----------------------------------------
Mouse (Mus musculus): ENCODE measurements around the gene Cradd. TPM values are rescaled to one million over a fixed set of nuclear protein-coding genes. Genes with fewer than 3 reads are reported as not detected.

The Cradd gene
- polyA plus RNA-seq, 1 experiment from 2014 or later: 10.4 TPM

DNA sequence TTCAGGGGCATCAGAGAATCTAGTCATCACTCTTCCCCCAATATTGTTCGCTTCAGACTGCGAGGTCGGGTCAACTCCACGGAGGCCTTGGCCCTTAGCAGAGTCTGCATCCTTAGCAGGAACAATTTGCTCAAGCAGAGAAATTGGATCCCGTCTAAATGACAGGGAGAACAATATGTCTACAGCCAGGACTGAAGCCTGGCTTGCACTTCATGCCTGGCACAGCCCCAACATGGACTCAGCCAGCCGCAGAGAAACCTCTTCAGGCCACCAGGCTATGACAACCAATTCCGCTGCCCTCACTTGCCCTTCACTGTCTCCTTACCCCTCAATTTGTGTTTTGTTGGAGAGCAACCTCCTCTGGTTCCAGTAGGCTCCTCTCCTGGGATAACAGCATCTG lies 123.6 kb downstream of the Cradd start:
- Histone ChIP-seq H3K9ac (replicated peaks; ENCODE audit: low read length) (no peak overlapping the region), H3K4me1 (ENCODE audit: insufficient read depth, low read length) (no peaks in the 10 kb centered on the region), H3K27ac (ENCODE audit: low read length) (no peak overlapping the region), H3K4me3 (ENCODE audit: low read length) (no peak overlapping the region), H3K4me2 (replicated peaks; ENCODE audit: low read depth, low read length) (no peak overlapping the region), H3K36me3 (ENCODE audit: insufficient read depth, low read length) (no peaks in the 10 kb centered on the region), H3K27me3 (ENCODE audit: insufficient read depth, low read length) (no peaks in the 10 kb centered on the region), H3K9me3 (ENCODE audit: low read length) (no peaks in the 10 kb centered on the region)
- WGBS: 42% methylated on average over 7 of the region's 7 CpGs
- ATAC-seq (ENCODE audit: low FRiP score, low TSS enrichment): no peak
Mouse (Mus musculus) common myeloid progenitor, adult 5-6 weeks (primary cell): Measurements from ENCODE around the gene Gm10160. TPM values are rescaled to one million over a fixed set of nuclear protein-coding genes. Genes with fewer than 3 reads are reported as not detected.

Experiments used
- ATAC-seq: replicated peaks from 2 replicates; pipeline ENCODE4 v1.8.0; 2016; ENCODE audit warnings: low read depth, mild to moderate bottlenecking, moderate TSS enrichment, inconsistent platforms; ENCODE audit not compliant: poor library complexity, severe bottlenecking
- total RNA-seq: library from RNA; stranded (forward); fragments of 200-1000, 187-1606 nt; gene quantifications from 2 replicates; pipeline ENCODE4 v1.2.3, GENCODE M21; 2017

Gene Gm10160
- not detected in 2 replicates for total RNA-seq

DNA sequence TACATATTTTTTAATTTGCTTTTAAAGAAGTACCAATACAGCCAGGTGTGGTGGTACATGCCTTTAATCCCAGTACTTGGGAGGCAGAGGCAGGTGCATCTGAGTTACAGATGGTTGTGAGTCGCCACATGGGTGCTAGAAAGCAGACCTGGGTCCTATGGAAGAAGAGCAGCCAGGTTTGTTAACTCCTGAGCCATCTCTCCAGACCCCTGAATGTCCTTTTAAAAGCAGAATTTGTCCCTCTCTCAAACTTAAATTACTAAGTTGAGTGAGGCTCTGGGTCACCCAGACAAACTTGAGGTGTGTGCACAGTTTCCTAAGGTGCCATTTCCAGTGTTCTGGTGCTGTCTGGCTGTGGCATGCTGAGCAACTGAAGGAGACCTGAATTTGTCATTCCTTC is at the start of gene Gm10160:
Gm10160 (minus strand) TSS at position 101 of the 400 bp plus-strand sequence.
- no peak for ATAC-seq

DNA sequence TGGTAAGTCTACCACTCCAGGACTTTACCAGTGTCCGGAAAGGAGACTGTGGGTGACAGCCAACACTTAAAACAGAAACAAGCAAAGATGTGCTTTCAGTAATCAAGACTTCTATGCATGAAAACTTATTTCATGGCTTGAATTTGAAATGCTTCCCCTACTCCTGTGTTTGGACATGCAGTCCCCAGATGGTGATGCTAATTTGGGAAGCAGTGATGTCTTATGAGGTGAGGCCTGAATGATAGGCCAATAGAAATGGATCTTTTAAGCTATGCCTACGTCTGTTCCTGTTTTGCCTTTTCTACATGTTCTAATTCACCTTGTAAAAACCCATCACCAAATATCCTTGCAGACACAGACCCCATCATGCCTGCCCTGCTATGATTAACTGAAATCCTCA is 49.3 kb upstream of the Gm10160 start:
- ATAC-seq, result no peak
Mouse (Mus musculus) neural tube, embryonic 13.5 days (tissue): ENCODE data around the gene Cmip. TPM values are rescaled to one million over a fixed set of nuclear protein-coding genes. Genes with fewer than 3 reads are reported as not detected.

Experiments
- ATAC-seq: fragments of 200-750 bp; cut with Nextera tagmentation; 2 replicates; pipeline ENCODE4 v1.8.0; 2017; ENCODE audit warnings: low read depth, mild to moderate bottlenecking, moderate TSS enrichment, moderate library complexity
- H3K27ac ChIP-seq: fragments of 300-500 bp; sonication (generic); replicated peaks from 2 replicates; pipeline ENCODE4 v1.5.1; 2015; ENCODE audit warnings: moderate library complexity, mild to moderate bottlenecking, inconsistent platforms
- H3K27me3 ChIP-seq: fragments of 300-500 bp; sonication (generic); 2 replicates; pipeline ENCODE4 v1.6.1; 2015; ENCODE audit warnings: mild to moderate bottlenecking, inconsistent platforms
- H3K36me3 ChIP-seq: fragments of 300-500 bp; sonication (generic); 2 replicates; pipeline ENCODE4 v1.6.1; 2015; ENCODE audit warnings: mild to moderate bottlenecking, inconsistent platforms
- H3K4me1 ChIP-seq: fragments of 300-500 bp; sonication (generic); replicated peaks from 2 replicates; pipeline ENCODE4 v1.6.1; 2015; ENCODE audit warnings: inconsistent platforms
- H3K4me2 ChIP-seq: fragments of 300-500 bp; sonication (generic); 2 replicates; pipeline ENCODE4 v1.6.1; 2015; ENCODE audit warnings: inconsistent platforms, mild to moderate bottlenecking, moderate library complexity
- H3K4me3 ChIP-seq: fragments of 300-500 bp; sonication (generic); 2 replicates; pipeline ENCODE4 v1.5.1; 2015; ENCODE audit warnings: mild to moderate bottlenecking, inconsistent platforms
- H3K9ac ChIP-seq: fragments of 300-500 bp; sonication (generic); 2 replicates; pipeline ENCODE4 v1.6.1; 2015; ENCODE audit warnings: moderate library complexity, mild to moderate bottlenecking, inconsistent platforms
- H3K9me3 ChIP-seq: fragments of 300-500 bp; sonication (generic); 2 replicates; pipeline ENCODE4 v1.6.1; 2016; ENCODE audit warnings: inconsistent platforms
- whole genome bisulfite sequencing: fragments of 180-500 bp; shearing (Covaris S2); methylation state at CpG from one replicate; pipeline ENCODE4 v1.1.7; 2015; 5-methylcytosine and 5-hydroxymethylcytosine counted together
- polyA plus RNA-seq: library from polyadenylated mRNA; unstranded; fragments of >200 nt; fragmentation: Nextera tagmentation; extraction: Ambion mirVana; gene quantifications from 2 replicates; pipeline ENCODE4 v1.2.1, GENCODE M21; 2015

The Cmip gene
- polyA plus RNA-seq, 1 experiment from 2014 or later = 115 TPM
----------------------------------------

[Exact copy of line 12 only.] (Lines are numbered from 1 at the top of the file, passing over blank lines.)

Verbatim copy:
Gene Gm10160